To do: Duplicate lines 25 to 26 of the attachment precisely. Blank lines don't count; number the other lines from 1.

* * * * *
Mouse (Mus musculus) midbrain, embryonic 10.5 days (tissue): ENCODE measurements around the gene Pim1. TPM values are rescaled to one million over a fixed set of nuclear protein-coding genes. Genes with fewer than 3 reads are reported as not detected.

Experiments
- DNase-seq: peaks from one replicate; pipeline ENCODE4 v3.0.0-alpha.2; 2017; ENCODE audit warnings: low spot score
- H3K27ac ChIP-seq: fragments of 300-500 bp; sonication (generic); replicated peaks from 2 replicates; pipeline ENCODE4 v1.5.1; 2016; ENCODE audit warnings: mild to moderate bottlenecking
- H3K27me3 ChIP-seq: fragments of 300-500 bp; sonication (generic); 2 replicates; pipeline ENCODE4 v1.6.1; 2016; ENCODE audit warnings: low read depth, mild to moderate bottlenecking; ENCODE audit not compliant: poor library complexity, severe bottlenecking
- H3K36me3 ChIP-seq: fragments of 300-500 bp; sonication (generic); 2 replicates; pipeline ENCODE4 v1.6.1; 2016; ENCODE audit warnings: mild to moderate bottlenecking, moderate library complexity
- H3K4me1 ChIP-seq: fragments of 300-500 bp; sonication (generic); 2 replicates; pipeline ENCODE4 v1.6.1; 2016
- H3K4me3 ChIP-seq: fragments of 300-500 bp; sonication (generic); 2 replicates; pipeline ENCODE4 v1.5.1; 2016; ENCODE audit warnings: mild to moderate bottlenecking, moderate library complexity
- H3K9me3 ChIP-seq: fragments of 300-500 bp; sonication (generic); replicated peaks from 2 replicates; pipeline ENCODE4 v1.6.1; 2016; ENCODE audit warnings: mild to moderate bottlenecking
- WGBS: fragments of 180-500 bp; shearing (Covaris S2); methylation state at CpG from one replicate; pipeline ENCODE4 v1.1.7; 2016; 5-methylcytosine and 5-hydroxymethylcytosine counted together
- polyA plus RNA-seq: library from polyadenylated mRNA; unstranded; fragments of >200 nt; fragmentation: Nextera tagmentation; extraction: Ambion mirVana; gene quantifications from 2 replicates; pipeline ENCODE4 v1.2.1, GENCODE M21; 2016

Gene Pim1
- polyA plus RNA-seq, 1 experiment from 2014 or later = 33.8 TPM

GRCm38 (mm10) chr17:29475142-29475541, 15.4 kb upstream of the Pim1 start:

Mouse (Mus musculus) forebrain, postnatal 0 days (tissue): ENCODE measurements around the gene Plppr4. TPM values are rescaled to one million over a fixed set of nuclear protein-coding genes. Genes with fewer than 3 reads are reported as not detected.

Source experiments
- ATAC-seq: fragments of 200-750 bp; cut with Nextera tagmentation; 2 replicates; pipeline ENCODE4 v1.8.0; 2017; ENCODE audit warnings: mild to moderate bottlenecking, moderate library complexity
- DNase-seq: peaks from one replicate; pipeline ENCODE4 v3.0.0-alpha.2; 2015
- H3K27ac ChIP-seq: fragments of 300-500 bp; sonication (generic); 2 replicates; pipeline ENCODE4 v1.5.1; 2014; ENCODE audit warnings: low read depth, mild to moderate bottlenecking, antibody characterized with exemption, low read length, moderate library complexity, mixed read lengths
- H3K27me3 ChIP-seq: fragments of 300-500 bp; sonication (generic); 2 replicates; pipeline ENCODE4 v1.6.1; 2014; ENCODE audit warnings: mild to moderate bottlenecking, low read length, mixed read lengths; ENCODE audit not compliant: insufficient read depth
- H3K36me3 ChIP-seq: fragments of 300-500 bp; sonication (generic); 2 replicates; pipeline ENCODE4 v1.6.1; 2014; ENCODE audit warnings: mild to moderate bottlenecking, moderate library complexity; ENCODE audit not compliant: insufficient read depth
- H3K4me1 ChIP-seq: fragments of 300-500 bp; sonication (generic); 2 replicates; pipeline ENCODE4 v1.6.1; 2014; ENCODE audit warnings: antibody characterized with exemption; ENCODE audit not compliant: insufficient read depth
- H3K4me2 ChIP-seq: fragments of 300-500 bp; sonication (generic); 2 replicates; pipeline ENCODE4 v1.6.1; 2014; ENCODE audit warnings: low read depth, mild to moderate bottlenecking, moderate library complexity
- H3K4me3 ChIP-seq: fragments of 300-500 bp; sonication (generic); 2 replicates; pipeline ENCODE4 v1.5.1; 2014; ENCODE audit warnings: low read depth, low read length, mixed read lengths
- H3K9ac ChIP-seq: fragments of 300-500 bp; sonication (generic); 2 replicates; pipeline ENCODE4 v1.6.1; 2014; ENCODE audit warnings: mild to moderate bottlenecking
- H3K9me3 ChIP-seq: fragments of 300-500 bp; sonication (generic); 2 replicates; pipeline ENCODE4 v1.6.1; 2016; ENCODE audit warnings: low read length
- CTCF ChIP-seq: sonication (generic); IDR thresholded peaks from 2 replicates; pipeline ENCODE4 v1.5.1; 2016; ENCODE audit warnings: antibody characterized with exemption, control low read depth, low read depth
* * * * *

- H3K9ac ChIP-seq: fragments of 300-500 bp; sonication (generic); 2 replicates; pipeline ENCODE4 v1.6.1; 2014; ENCODE audit warnings: mild to moderate bottlenecking
- H3K9me3 ChIP-seq: fragments of 300-500 bp; sonication (generic); 2 replicates; pipeline ENCODE4 v1.6.1; 2016; ENCODE audit warnings: low read length